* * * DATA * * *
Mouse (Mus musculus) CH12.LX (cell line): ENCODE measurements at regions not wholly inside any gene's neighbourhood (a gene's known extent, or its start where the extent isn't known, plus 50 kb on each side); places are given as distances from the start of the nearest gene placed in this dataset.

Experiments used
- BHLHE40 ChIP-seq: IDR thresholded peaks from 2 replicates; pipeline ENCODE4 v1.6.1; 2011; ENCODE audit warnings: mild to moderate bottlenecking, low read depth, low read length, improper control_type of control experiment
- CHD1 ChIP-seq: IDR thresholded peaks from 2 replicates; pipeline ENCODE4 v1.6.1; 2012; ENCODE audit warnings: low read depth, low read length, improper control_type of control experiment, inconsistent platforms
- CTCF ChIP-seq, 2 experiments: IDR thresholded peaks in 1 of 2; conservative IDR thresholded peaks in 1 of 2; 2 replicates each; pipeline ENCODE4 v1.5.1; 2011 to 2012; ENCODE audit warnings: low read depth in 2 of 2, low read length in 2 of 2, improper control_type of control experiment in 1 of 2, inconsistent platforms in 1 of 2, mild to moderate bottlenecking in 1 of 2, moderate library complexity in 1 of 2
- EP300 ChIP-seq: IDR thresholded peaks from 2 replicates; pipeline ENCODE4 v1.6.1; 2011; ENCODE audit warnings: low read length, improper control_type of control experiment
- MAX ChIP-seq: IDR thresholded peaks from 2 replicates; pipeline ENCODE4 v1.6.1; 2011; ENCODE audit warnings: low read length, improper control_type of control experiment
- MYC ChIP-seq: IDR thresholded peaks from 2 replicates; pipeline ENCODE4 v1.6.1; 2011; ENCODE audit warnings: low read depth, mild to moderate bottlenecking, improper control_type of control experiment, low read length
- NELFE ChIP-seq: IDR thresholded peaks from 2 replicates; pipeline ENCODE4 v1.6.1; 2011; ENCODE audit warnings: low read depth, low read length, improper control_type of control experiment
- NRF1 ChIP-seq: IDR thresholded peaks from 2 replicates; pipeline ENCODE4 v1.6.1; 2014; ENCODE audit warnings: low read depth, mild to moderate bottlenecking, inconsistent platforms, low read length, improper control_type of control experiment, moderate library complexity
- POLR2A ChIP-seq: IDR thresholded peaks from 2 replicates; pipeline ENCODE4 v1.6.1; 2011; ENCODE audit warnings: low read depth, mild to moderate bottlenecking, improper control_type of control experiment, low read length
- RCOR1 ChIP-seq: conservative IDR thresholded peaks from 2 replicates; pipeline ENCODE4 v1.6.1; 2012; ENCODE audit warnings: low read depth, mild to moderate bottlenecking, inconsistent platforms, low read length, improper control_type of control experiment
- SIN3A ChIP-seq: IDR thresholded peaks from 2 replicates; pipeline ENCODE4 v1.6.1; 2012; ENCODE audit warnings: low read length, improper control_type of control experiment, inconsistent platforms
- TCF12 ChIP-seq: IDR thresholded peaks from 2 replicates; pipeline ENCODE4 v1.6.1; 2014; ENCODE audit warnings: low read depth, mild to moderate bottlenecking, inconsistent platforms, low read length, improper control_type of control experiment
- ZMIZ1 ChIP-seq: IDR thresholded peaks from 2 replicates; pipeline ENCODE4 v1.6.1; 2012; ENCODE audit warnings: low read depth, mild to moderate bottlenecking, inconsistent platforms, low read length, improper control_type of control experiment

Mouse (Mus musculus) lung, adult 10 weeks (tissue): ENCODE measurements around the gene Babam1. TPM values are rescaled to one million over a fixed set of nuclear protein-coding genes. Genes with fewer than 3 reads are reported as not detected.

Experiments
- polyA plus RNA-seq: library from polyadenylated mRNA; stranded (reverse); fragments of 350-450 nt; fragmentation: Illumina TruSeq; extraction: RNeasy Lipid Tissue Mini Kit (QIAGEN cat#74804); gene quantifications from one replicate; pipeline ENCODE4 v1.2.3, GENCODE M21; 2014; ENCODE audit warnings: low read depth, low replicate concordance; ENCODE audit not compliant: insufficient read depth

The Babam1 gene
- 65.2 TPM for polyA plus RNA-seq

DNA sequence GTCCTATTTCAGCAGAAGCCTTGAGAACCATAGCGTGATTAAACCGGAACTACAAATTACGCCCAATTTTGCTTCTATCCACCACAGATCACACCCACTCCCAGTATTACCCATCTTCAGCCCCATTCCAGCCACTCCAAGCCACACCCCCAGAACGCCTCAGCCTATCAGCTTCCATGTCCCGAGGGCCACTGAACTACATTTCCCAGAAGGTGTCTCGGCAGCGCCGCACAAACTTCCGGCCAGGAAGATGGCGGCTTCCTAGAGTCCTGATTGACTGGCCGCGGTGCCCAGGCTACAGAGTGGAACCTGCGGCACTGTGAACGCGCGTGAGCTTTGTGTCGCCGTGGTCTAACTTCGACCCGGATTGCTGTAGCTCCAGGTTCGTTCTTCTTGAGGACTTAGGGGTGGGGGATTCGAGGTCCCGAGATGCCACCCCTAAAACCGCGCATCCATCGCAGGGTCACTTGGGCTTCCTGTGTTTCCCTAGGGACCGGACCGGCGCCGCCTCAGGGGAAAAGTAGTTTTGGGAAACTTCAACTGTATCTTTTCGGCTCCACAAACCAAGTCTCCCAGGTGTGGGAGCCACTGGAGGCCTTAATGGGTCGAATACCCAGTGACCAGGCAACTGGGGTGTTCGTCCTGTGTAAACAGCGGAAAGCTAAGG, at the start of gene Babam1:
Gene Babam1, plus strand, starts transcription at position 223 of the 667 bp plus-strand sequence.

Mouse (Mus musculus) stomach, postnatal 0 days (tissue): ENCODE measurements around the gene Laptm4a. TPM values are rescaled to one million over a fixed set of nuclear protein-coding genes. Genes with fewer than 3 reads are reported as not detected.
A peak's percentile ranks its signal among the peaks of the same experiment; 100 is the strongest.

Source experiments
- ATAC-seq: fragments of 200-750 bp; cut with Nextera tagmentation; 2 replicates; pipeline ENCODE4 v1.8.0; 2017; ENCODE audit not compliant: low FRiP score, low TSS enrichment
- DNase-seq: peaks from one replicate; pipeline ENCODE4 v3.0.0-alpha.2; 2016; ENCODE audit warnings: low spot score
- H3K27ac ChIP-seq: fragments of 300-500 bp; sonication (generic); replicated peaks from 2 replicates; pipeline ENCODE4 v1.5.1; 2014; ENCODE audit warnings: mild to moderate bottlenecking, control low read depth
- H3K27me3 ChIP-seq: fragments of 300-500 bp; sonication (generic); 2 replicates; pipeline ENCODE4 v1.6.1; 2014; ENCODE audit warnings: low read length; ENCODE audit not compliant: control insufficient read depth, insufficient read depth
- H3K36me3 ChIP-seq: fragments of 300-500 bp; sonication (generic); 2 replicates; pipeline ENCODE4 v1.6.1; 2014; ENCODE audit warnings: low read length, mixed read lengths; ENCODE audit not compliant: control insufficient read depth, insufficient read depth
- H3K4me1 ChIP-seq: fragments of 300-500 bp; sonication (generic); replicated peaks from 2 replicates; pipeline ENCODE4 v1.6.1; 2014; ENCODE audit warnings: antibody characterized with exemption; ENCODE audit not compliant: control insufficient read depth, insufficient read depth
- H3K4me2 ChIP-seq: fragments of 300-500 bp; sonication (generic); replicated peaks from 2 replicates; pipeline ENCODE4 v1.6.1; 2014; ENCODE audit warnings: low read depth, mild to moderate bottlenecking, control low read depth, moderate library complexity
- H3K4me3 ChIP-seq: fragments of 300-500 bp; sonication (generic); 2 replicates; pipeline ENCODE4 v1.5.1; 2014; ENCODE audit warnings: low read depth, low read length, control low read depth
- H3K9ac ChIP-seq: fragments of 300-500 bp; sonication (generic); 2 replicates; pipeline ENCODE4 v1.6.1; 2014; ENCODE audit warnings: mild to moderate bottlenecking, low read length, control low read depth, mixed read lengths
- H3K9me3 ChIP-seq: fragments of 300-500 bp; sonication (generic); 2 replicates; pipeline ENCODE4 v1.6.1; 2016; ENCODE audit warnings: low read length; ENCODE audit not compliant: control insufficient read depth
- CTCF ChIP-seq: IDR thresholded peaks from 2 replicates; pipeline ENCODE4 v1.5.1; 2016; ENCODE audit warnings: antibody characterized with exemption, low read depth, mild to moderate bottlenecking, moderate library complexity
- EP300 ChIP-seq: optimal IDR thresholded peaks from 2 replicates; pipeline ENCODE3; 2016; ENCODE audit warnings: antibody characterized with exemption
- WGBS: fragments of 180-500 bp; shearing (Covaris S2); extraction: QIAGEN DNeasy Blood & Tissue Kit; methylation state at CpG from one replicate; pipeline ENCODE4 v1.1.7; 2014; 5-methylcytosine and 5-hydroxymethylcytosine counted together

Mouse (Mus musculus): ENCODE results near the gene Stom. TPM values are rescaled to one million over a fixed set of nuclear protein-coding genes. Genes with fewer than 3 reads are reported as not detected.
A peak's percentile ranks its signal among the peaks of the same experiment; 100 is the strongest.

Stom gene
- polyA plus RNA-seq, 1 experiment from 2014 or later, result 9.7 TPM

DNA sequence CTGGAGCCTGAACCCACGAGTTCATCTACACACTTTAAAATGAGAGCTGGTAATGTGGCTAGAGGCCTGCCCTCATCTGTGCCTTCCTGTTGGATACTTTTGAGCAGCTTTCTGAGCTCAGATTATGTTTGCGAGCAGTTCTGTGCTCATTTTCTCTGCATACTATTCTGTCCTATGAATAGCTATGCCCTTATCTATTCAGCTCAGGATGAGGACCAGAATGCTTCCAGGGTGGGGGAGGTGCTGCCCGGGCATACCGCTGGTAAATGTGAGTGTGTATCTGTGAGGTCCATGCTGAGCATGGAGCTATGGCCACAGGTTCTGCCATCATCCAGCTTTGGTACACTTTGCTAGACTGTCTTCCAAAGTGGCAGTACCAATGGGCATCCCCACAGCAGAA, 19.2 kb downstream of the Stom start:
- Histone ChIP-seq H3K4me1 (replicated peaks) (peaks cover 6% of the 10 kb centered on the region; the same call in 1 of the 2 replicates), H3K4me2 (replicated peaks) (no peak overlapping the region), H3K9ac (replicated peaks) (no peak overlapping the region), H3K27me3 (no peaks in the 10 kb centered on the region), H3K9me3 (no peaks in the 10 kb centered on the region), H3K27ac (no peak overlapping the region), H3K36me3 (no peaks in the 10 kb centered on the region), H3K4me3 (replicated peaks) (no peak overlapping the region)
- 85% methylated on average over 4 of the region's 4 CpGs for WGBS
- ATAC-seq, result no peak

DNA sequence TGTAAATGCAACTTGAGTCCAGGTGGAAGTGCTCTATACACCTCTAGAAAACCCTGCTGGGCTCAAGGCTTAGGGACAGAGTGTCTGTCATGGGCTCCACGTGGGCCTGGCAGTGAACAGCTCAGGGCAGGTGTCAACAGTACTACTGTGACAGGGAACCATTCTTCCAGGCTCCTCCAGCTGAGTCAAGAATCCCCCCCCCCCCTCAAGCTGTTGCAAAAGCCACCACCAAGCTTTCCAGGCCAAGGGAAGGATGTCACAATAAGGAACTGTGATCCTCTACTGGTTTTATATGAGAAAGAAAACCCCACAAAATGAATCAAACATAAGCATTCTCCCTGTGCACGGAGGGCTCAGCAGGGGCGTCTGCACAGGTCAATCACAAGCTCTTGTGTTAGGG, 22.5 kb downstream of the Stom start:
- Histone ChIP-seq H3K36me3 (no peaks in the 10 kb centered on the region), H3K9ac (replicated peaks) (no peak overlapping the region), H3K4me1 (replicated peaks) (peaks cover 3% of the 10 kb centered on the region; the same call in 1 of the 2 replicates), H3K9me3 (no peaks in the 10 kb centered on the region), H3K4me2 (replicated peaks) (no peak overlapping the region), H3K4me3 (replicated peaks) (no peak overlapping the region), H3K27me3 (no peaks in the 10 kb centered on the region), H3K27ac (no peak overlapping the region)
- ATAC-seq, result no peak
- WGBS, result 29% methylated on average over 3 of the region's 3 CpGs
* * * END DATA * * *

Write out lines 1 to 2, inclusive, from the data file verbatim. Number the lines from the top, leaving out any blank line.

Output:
Mouse (Mus musculus) CH12.LX (cell line): ENCODE measurements at regions not wholly inside any gene's neighbourhood (a gene's known extent, or its start where the extent isn't known, plus 50 kb on each side); places are given as distances from the start of the nearest gene placed in this dataset.

Experiments used